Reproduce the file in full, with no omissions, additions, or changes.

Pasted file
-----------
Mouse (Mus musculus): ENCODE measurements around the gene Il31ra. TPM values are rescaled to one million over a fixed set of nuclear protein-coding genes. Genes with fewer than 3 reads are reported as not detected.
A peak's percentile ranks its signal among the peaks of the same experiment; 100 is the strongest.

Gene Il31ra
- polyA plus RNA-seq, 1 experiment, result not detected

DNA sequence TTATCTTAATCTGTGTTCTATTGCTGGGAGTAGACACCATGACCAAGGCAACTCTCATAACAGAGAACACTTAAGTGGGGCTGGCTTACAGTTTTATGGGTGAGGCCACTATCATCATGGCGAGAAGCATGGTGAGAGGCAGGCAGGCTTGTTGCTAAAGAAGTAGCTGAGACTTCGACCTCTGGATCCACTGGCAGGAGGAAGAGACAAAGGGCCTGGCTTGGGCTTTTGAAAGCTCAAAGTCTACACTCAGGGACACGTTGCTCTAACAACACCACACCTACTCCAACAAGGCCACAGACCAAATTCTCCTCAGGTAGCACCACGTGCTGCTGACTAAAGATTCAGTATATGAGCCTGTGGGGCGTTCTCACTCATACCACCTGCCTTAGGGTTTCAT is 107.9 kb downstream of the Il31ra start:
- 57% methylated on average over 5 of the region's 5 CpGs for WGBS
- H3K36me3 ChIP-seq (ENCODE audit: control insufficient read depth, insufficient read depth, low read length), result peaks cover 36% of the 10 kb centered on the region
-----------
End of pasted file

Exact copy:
Mouse (Mus musculus): ENCODE measurements around the gene Il31ra. TPM values are rescaled to one million over a fixed set of nuclear protein-coding genes. Genes with fewer than 3 reads are reported as not detected.
A peak's percentile ranks its signal among the peaks of the same experiment; 100 is the strongest.

Gene Il31ra
- polyA plus RNA-seq, 1 experiment, result not detected

DNA sequence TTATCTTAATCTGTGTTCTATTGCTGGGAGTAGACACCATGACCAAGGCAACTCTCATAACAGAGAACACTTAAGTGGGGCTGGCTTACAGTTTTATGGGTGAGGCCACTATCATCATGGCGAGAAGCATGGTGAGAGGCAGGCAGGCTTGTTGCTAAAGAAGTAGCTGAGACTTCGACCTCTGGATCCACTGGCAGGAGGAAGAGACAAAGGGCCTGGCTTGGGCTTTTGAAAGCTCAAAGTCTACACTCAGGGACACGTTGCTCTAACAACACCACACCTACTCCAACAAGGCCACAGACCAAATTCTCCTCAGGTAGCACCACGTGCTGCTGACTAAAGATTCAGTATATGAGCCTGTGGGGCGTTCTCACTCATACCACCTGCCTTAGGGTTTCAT is 107.9 kb downstream of the Il31ra start:
- 57% methylated on average over 5 of the region's 5 CpGs for WGBS
- H3K36me3 ChIP-seq (ENCODE audit: control insufficient read depth, insufficient read depth, low read length), result peaks cover 36% of the 10 kb centered on the region